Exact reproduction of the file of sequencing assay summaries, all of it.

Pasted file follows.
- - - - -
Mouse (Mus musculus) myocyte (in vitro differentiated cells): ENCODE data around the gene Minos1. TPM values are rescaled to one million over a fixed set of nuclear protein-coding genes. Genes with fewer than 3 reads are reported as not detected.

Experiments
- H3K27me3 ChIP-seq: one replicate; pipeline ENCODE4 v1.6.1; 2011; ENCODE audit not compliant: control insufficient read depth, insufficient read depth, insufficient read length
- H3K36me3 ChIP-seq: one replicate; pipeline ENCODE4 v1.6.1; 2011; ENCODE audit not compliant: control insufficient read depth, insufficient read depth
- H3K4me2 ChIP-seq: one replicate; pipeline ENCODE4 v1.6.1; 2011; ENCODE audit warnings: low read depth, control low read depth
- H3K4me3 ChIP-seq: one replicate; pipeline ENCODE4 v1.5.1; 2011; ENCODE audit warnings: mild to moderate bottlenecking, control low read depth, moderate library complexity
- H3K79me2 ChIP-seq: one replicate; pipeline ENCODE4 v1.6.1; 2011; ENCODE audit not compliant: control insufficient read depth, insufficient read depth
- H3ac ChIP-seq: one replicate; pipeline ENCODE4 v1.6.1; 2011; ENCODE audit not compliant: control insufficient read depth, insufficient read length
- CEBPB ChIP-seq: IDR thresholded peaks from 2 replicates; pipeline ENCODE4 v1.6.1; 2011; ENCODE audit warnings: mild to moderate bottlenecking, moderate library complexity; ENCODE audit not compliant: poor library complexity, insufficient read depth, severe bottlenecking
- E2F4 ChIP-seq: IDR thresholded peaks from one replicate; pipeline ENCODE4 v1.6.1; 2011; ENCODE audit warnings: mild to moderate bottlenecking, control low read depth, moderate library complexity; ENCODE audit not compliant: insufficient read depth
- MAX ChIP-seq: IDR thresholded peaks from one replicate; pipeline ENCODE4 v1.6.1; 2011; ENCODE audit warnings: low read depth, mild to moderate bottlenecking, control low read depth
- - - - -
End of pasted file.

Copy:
Mouse (Mus musculus) myocyte (in vitro differentiated cells): ENCODE data around the gene Minos1. TPM values are rescaled to one million over a fixed set of nuclear protein-coding genes. Genes with fewer than 3 reads are reported as not detected.

Experiments
- H3K27me3 ChIP-seq: one replicate; pipeline ENCODE4 v1.6.1; 2011; ENCODE audit not compliant: control insufficient read depth, insufficient read depth, insufficient read length
- H3K36me3 ChIP-seq: one replicate; pipeline ENCODE4 v1.6.1; 2011; ENCODE audit not compliant: control insufficient read depth, insufficient read depth
- H3K4me2 ChIP-seq: one replicate; pipeline ENCODE4 v1.6.1; 2011; ENCODE audit warnings: low read depth, control low read depth
- H3K4me3 ChIP-seq: one replicate; pipeline ENCODE4 v1.5.1; 2011; ENCODE audit warnings: mild to moderate bottlenecking, control low read depth, moderate library complexity
- H3K79me2 ChIP-seq: one replicate; pipeline ENCODE4 v1.6.1; 2011; ENCODE audit not compliant: control insufficient read depth, insufficient read depth
- H3ac ChIP-seq: one replicate; pipeline ENCODE4 v1.6.1; 2011; ENCODE audit not compliant: control insufficient read depth, insufficient read length
- CEBPB ChIP-seq: IDR thresholded peaks from 2 replicates; pipeline ENCODE4 v1.6.1; 2011; ENCODE audit warnings: mild to moderate bottlenecking, moderate library complexity; ENCODE audit not compliant: poor library complexity, insufficient read depth, severe bottlenecking
- E2F4 ChIP-seq: IDR thresholded peaks from one replicate; pipeline ENCODE4 v1.6.1; 2011; ENCODE audit warnings: mild to moderate bottlenecking, control low read depth, moderate library complexity; ENCODE audit not compliant: insufficient read depth
- MAX ChIP-seq: IDR thresholded peaks from one replicate; pipeline ENCODE4 v1.6.1; 2011; ENCODE audit warnings: low read depth, mild to moderate bottlenecking, control low read depth